Norwegian energy companies abroad - Expanding the anthropological understanding of corporate social responsibility
How do Norwegian energy corporations handle corporate social responsibility when they invest abroad? A new project at the Department of Social Anthropology, led by Professor Ståle Knudsen, aims to explore this timely issue. The project is funded by the Research Council of Norway and will involve partners from Christian Michelsen Institute, the University of Sussex, and others.
When Norwegian energy companies invest abroad - in projects that often involve contested environmental and social issues - they must relate to standards for corporate social responsibility (CSR). Recent anthropological work on CSR has mainly focused on privately owned companies and how they, particularly within the energy sector, increasingly bypass the state. In contrast, the largest Norwegian energy companies are wholly or partly state owned.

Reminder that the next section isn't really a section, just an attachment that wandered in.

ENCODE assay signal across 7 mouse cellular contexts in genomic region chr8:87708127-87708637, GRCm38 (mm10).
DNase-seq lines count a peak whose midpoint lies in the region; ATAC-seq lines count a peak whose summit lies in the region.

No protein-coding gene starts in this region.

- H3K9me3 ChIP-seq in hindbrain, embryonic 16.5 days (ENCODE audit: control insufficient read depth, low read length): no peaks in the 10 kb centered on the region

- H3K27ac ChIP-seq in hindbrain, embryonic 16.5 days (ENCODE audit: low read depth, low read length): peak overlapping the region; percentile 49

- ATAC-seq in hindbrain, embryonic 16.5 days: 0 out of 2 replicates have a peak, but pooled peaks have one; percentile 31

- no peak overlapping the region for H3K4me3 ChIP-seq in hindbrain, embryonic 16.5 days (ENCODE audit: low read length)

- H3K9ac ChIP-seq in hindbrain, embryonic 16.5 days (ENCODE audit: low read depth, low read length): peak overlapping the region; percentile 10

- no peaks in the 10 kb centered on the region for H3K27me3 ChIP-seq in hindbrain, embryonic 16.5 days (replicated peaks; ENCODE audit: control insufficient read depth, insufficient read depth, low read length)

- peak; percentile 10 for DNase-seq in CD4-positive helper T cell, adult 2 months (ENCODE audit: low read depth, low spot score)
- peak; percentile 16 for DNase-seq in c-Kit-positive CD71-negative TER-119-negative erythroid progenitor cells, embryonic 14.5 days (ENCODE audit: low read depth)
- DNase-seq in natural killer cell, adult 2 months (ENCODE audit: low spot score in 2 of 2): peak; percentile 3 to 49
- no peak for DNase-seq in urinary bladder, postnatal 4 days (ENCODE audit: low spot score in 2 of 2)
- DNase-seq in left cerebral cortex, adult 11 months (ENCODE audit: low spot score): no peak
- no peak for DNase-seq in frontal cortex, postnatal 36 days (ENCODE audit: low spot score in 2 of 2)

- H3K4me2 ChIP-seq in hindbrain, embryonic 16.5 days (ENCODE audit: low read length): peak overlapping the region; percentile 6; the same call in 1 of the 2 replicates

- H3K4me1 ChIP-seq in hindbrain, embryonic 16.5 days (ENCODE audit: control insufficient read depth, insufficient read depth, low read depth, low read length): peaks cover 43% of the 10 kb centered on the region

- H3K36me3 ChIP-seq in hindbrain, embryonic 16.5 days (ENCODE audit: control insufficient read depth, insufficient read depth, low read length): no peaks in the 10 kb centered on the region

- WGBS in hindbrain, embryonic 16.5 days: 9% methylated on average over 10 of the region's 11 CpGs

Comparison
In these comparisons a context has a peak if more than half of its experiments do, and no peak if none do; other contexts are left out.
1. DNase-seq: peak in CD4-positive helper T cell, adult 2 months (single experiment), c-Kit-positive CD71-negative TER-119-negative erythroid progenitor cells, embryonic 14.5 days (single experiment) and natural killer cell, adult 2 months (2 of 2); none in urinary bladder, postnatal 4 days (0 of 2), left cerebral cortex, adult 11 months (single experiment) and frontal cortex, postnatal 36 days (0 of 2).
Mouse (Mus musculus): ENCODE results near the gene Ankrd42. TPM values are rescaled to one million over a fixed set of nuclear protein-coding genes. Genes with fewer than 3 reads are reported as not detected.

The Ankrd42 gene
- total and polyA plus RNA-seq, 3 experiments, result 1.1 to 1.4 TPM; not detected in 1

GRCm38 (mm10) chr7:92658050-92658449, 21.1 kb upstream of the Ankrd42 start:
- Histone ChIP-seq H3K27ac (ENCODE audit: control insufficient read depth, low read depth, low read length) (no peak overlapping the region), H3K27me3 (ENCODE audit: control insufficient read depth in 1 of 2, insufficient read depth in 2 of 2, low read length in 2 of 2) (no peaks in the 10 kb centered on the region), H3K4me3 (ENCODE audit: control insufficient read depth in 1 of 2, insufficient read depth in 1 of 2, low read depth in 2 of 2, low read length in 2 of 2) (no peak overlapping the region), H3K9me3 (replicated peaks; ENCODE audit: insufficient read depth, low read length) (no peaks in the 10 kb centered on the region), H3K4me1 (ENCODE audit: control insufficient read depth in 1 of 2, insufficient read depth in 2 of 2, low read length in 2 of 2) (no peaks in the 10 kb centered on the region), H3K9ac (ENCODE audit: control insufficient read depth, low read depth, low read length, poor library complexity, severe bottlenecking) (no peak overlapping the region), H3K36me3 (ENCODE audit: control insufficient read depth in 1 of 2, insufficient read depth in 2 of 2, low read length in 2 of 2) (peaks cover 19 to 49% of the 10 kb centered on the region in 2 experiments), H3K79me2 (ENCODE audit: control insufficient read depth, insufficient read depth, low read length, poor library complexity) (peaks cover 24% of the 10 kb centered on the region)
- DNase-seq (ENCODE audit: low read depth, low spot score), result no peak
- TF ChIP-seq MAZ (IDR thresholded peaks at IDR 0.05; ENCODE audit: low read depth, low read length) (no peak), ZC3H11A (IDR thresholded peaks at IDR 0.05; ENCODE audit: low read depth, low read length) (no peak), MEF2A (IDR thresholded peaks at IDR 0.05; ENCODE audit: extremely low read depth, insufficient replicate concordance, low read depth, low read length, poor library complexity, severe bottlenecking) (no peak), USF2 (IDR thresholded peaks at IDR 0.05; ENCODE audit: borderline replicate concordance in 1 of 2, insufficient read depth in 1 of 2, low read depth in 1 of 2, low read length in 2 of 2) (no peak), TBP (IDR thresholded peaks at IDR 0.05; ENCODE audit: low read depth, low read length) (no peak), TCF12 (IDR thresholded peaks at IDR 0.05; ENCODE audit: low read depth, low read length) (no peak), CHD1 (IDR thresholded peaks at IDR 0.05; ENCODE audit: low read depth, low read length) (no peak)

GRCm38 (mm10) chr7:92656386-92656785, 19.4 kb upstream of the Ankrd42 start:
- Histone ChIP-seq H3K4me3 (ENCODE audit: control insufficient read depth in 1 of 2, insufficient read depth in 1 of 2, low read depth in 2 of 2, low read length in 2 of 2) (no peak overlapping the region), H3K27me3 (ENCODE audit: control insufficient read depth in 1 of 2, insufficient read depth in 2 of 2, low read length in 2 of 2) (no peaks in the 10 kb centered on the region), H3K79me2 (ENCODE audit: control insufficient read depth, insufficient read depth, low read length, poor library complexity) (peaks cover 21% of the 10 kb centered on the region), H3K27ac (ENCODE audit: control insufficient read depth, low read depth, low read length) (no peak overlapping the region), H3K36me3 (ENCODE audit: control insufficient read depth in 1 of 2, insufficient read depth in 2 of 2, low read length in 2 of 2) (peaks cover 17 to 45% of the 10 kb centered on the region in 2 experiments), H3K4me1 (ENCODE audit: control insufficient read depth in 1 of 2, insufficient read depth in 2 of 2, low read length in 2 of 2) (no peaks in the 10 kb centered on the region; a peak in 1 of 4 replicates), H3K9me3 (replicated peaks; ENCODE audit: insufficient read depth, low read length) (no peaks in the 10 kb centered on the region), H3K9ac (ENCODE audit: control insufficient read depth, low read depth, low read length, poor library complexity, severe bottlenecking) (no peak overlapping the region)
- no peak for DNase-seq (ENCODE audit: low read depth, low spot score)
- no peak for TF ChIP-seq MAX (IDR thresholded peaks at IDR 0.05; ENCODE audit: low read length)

Considering that CSR often articulates typical neoliberal governance techniques, does it make a difference whether the corporate ethics of a company is framed in relation to a corporatist state and based in a ‘Nordic model of CSR’? This project will explore this question by focusing on the CSR work of three Norwegian energy companies, representing varying ownership models: Statkraft, Statoil and Det Norske Oljeselskap. We ask how CSR policies are shaped by the following factors: state ownership, the Nordic corporate model for company-state-society interaction, a globalized CSR discourse, resistance and negotiation in country of operation, and the materiality of energy and environment.
Aiming to track empirically the production, circulation, reformulation and outcomes of CSR policy and practice, case studies will follow the whole chain in the CSR process and focus on company headquarters (in Oslo and London), the companies’ country offices, as well as the project sites and affected local communities in Canada, Greenland, Tanzania, Turkey, Indonesia and Kurdistan-Iraq.